Ages 4^-8. Lester lets his funny side out in six inventive, original fables featuring animals we'd like to meet. Bernard the Bee loses his buzz after a lovelorn, watery encounter with a bluebird but teams up with a balalaika-playing honey to be all that he can "bee." Female lions Liora, Loretta, and Letty are exasperated with the always sleeping Lionel but find a way to turn his snoozing to their advantage, proving "you can be a genius at anything," even sleeping. Ellen the eagle wonders about the air holding her up, and Adalbert the Alligator finds Vermont, rather than Florida, to his liking. Lester's delicious wordplay is infectious and reflected in the use of display type in various sizes and colors. The acrylic-and-collage images make use of flat geometric shapes, matte colors, and googly expressions to reflect the silliness rampant in the text. The fabulous world of the title, Ackamarackus, is defined on the back jacket as, among other things, "nonsense, malarkey." --GraceAnne A. DeCandido


Publisher's Weekly Review

Puns and alliteration abound in Lester's (To Be a Slave; Sam and the Tigers) roundup of six zany, zippy tales. The author introduces some cockeyed characters, among them a bee who falls in love with a balalaika-playing girl bee and learns to play the bongos after he loses his buzz ("A bee without a buzz would be a used-to-be bee who was now a been"), a lion whose wives find a way to cash in on his laziness and an alligator who beats the Florida heat by moving to Vermont. An inventive counterpoint to Aesop's approach, Lester's fables conclude with a pair of morals some entirely absurd, some with a tinge of truth listed under the heading, "Which proves two things" (the bee tale, for instance, concludes with: "1. Always be all that you can bee./ 2. Why buzz when you can balalaika?"). French artist Chollat reinforces the farce and folly of the narrative in her boldly hued acrylics and collage illustrations. For "The Flies Learn to Fly," she pictures the students at fly school dressed in gingham, polka-dot and plaid fabric swatches; cutout letters function as the equivalent of thought balloons. The Oxford English Dictionary's definition of "ackamarackus" appears on the back cover, which reads in part, "A `tall' story, a hackneyed tale, nonsense, malarkey." Which proves two things: 1. This book is most appropriately titled; and 2. This is Lester at his most preposterous and playful. Ages 4-up. (Mar.) (c) Copyright PWxyz, LLC. All rights reserved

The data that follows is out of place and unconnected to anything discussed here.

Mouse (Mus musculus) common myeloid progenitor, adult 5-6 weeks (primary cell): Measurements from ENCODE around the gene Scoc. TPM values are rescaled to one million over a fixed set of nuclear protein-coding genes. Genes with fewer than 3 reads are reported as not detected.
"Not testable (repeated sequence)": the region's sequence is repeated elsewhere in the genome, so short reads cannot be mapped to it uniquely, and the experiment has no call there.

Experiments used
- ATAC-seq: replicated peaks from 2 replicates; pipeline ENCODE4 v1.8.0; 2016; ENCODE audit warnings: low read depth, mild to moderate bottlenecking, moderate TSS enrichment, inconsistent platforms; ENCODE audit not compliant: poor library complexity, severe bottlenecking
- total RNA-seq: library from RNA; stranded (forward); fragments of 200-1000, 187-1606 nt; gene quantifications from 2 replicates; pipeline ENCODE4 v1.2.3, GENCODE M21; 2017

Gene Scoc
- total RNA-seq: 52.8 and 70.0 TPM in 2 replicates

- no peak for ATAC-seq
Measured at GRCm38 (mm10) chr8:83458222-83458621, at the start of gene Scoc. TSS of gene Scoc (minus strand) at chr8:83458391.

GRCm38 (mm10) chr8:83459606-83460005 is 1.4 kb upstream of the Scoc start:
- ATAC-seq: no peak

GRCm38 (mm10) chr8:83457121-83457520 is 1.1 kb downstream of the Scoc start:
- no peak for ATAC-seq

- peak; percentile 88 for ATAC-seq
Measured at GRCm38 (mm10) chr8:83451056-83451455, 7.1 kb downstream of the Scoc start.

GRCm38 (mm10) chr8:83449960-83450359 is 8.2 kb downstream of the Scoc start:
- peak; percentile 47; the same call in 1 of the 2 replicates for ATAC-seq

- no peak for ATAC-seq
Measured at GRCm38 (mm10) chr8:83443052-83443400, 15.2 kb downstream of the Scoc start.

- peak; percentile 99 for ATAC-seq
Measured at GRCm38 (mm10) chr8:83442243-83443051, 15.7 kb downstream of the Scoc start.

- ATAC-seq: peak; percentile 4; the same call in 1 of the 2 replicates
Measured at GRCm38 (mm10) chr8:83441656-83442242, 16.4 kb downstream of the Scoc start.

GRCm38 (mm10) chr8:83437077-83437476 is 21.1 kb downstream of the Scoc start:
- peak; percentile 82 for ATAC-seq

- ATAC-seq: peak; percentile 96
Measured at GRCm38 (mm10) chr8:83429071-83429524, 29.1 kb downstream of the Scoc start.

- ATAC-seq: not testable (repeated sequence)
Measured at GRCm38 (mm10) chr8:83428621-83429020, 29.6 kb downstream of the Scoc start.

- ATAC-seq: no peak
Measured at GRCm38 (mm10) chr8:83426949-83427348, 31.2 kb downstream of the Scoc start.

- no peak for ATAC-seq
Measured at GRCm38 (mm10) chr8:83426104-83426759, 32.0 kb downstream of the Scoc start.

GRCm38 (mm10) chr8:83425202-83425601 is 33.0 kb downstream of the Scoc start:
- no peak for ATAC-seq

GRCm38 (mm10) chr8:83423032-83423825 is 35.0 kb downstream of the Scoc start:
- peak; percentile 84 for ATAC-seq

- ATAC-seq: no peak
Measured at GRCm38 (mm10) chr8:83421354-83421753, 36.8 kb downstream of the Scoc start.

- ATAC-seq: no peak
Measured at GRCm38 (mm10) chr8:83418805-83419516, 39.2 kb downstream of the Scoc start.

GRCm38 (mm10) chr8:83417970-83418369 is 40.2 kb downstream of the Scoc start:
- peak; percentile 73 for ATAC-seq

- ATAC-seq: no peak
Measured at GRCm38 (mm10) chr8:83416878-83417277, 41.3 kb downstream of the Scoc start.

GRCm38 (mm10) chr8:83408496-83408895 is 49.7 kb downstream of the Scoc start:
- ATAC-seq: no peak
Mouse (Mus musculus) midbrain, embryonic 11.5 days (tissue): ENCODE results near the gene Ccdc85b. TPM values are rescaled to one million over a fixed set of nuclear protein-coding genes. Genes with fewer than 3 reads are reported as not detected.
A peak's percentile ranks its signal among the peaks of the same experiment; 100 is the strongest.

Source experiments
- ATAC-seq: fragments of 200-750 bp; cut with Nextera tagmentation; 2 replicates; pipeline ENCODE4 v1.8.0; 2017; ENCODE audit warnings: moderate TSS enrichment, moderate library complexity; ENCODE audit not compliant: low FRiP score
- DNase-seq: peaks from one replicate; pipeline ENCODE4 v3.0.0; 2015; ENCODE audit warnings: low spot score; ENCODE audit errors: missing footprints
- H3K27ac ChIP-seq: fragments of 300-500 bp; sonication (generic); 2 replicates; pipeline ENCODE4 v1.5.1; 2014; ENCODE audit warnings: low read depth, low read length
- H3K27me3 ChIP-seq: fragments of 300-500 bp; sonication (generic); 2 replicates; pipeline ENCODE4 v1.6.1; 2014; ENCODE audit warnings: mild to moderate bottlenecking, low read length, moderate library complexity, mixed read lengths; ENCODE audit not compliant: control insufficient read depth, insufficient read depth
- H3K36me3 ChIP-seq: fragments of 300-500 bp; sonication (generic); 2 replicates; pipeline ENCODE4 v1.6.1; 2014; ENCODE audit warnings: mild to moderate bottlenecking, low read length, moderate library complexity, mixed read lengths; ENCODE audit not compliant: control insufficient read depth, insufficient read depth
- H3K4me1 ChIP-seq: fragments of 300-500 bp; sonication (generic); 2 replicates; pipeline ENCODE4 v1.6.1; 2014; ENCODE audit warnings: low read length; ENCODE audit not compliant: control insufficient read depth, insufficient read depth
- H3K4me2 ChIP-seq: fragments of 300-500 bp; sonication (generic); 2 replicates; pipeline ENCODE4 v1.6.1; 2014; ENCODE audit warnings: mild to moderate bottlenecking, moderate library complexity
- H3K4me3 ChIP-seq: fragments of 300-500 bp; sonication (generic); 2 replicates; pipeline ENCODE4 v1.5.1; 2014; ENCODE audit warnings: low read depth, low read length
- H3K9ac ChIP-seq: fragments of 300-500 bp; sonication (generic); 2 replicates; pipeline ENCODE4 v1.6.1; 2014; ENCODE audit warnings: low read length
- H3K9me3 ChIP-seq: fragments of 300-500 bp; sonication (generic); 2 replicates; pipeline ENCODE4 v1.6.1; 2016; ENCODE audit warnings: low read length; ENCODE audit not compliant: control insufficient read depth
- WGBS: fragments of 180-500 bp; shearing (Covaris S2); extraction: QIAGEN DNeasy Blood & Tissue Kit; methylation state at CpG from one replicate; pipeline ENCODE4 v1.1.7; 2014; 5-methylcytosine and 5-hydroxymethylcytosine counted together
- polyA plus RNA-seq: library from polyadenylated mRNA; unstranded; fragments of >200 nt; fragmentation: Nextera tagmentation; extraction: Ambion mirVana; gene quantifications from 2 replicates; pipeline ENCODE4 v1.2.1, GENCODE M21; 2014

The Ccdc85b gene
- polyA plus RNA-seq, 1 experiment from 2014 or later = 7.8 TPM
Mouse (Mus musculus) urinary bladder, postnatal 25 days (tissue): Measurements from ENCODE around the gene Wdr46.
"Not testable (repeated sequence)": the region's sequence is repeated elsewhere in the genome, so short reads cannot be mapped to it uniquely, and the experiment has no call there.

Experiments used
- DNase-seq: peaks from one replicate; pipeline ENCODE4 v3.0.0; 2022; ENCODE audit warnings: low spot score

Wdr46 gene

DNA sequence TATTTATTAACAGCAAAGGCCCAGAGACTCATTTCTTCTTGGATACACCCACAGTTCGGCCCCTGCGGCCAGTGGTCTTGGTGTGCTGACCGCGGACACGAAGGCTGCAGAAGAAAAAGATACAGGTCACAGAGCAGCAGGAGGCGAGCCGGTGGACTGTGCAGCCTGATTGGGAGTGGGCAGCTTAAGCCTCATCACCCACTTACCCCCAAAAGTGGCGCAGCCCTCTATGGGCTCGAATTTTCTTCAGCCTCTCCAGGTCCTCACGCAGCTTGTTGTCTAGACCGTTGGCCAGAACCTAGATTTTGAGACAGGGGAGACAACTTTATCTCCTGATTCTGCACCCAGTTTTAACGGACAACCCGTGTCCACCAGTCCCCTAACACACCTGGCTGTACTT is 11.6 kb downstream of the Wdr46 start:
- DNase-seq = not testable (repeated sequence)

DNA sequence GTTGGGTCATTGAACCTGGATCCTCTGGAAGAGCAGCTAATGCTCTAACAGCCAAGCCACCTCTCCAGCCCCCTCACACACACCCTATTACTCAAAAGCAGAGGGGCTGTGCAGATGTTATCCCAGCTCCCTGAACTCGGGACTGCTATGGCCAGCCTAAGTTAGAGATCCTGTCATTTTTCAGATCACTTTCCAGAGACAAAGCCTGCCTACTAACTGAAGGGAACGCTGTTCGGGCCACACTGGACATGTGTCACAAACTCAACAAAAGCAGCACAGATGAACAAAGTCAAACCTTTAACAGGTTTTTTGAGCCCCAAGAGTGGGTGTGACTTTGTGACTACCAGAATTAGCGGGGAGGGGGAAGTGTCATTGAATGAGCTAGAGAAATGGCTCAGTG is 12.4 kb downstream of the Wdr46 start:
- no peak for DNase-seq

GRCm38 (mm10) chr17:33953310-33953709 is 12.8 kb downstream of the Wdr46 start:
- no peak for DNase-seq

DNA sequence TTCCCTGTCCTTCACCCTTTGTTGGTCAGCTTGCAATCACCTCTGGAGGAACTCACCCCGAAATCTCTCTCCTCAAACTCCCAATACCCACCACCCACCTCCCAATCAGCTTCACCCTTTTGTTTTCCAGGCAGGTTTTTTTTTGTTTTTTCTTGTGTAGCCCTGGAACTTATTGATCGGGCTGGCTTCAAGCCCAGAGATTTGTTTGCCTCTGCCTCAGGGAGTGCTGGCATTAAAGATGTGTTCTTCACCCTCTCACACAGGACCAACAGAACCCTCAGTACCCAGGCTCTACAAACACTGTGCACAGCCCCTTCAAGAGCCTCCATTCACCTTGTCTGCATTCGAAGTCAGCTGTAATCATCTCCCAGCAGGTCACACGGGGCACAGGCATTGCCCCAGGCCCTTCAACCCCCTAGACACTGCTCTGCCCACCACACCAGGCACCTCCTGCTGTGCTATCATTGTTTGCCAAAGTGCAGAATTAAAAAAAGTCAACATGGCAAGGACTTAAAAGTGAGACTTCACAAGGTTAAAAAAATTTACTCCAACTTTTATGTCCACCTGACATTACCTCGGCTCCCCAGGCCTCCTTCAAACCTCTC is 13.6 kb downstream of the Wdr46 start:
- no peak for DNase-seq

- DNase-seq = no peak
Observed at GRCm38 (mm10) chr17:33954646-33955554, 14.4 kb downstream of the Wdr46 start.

School Library Journal Review

K-Gr 5-Each of the six tales in this riotous collection features irrepressible animals, laugh-out-loud descriptions, alliterative language, turns of phrase that dance off the tongue, and two pithy morals brimming with wisdom and wit. There's Ellen the Eagle, afraid of heights, including her native mountaintop. She finds her niche posing for federal posters and stamps and ultimately makes her home in a D.C. penthouse. In this and other stories, listeners will read about creatures learning to be true to themselves, to value their own and other's uniqueness, and to be careful about negative feelings like anger and judgment. Chollat's expressive acrylic-and-collage, single-page scenes and isolated images add to the fun. The flat, highly saturated illustrations combine a retro flavor, askewed horizons, and a colorful mixture of fonts. The playful lettering is incorporated into portions of the text as well. With asides to the audience, a distinctive voice, and tidbits aimed at a wide range of ages, it's as if Lester were right in the room spinning his stories.-Wendy Lukehart, Dauphin County Library, Harrisburg, PA (c) Copyright 2010. Library Journals LLC, a wholly owned subsidiary of Media Source, Inc. No redistribution permitted.